Oscar Wilde (1854 – 1900)
Key words – Victorian, Irish, aestheticism, comedy, decadence, LGBT
Who? – Oscar Wilde was born in Ireland and moved to London after university, where he became famous for his wit and flamboyance. He was married to Constance Wilde and had two children with her, but in his later life he became involved with other men and Lord Alfred Douglas (“Bosie”) in particular. A conflict with Douglas’ father, the Marquess of Queensberry, went sour and led to Wilde being convicted of “gross indecency.” He was sentenced to two years of hard labour in prison, after which he left for France where he would die, poor and disgraced, at the age of 46. From the 20th century onwards, Wilde is considered a gay icon and one of the most quotable writers of all time.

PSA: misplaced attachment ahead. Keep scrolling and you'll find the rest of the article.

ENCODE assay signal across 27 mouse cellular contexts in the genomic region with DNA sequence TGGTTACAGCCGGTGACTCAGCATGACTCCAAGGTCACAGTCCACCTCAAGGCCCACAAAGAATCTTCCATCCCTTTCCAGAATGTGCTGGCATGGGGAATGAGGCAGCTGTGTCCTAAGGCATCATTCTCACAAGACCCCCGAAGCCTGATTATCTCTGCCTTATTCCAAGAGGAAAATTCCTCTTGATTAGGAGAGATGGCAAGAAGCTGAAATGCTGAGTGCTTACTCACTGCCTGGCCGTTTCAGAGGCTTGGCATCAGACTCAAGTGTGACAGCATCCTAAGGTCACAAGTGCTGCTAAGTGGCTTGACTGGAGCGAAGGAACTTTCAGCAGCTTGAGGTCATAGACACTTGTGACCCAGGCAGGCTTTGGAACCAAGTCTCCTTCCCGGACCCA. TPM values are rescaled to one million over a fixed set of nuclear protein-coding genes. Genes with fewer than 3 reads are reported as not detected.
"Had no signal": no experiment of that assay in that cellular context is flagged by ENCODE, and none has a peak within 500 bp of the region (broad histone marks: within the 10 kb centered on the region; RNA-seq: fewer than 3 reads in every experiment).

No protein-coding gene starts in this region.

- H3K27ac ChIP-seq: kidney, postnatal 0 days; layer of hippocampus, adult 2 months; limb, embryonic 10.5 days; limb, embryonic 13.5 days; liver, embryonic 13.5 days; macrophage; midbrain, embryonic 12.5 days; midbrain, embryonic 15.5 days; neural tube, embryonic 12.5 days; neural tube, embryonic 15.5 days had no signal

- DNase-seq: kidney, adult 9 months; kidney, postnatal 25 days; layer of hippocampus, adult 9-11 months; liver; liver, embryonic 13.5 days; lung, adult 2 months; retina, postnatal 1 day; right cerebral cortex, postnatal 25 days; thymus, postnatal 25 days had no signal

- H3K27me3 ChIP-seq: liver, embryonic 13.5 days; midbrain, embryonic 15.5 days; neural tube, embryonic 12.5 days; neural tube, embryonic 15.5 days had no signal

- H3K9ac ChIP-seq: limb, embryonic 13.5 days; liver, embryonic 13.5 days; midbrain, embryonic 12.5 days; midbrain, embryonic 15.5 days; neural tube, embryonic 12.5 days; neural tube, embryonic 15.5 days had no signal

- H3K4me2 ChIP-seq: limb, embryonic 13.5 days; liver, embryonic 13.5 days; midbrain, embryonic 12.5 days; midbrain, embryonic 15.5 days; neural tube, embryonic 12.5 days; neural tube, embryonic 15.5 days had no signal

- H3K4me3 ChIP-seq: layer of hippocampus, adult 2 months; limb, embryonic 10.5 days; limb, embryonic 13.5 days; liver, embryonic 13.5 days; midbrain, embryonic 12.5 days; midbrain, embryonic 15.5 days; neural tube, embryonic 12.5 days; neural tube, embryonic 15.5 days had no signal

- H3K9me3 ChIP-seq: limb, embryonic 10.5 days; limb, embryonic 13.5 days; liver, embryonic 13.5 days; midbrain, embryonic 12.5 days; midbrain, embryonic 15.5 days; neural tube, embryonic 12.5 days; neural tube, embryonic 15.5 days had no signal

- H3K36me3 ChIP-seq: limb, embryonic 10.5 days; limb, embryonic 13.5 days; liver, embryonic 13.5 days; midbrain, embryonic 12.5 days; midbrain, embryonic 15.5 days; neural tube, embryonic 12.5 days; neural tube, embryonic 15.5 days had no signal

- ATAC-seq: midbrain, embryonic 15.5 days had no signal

What? – Wilde wrote poetry, essays, and one novel, but during his lifetime he was best known as a popular playwright. He was a spokesperson for aestheticism, an art movement that valued beauty over social and political themes. Wilde’s earlier works were full of decadence and humour, but after prison his writing took on a darker tone and explored the downside of living for pleasure.
Where do I start? – The Picture of Dorian Gray (1890) or The Importance of Being Earnest (1895)
Best known work? – The Picture of Dorian Gray (1890)
You might also enjoy – Noel Coward, George Bernard Shaw, Evelyn Waugh, Robert Louis Stevenson
Further Reading -